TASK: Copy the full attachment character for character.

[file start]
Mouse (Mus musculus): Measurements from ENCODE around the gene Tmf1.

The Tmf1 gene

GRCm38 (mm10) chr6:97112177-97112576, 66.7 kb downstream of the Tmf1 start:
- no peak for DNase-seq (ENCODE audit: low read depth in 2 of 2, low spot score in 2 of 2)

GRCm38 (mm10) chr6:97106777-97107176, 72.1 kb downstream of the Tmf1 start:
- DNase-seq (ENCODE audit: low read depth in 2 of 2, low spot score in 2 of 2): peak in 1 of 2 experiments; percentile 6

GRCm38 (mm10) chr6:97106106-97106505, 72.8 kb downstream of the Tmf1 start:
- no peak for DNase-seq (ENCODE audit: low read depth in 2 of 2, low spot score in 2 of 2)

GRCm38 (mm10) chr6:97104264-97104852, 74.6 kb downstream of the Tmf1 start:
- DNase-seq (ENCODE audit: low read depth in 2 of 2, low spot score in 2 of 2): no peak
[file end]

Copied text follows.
Mouse (Mus musculus): Measurements from ENCODE around the gene Tmf1.

The Tmf1 gene

GRCm38 (mm10) chr6:97112177-97112576, 66.7 kb downstream of the Tmf1 start:
- no peak for DNase-seq (ENCODE audit: low read depth in 2 of 2, low spot score in 2 of 2)

GRCm38 (mm10) chr6:97106777-97107176, 72.1 kb downstream of the Tmf1 start:
- DNase-seq (ENCODE audit: low read depth in 2 of 2, low spot score in 2 of 2): peak in 1 of 2 experiments; percentile 6

GRCm38 (mm10) chr6:97106106-97106505, 72.8 kb downstream of the Tmf1 start:
- no peak for DNase-seq (ENCODE audit: low read depth in 2 of 2, low spot score in 2 of 2)

GRCm38 (mm10) chr6:97104264-97104852, 74.6 kb downstream of the Tmf1 start:
- DNase-seq (ENCODE audit: low read depth in 2 of 2, low spot score in 2 of 2): no peak